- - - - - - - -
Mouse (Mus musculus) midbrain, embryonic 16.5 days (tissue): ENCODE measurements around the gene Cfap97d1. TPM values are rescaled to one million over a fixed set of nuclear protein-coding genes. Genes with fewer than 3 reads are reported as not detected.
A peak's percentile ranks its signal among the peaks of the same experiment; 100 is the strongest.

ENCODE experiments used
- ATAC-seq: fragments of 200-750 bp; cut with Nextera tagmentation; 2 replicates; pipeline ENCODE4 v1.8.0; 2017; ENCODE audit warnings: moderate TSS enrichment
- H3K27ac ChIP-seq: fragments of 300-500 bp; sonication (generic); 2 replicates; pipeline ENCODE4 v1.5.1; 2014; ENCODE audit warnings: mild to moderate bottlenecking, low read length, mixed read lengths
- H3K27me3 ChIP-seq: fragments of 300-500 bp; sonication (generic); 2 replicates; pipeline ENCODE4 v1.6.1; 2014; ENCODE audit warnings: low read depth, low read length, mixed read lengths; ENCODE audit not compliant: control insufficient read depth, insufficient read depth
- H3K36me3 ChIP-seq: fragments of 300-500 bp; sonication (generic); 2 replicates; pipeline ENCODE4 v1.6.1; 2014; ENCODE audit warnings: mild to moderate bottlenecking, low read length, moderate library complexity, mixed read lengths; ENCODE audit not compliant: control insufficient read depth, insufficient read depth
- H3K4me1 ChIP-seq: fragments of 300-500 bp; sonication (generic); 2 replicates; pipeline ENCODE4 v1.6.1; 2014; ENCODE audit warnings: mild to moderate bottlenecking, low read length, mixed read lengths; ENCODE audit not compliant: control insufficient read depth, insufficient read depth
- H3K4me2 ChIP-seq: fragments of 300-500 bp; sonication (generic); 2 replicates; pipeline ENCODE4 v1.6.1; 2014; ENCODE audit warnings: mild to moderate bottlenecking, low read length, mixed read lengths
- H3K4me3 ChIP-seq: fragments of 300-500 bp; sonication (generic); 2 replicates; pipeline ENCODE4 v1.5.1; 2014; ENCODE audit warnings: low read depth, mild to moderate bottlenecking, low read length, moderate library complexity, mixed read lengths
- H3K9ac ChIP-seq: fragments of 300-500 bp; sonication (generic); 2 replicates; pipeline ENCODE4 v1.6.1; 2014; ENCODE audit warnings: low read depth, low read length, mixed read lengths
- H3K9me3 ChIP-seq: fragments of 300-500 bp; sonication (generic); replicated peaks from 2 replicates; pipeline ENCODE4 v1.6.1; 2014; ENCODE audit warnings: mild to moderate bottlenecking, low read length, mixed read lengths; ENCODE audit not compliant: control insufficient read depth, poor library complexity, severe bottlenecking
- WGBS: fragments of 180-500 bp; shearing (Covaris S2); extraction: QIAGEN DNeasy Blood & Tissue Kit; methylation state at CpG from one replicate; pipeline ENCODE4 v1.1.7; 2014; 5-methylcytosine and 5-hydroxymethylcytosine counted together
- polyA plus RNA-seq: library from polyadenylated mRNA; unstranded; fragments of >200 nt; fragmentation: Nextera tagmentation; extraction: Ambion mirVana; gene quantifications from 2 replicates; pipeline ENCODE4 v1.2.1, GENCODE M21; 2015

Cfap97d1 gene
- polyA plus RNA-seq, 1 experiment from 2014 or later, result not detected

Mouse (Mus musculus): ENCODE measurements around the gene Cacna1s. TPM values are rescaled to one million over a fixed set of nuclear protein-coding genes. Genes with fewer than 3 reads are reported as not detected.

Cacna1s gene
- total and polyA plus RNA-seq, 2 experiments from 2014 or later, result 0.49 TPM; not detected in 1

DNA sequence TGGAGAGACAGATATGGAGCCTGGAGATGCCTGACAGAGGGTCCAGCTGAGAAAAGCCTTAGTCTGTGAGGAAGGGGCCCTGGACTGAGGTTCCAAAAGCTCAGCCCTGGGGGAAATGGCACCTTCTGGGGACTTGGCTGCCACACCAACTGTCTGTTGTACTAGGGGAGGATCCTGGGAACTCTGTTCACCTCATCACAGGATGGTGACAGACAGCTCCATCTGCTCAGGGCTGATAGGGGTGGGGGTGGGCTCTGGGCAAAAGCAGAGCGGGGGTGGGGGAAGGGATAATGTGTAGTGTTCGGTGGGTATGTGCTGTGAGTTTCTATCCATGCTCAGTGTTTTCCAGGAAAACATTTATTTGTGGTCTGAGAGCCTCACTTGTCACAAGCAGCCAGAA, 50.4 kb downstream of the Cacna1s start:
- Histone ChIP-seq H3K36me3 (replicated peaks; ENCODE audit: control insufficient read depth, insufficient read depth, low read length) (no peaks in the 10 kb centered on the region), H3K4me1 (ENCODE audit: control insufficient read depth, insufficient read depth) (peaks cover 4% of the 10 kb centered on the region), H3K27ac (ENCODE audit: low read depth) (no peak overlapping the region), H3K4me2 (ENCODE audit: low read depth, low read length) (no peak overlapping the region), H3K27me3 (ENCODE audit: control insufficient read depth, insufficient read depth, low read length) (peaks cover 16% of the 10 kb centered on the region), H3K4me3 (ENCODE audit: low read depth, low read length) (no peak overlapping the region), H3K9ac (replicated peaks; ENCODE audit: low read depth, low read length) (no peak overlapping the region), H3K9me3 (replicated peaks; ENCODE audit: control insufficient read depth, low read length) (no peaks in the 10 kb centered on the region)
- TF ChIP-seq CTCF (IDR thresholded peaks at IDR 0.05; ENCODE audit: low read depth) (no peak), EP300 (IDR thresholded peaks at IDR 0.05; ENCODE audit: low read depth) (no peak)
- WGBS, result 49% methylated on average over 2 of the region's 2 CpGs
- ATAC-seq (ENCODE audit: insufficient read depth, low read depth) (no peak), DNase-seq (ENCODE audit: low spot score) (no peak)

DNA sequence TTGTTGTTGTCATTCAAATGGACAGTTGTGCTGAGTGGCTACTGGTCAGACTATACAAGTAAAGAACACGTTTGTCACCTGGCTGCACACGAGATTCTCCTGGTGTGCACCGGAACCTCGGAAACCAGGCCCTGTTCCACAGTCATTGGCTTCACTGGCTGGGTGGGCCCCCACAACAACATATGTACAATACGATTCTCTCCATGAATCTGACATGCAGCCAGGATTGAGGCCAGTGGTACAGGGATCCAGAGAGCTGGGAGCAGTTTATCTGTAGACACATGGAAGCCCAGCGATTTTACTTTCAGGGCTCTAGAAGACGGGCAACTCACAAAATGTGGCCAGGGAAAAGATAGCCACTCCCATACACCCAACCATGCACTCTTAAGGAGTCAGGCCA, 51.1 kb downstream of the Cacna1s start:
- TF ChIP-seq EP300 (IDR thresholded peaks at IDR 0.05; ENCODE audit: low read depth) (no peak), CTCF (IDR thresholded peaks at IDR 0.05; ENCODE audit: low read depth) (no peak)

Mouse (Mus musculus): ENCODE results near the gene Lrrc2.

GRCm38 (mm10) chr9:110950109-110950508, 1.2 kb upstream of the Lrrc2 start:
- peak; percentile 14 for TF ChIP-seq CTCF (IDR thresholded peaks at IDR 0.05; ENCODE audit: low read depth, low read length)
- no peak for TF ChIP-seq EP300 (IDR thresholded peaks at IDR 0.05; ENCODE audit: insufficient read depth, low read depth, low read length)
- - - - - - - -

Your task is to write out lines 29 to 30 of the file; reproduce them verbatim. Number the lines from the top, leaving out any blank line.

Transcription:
- peak; percentile 14 for TF ChIP-seq CTCF (IDR thresholded peaks at IDR 0.05; ENCODE audit: low read depth, low read length)
- no peak for TF ChIP-seq EP300 (IDR thresholded peaks at IDR 0.05; ENCODE audit: insufficient read depth, low read depth, low read length)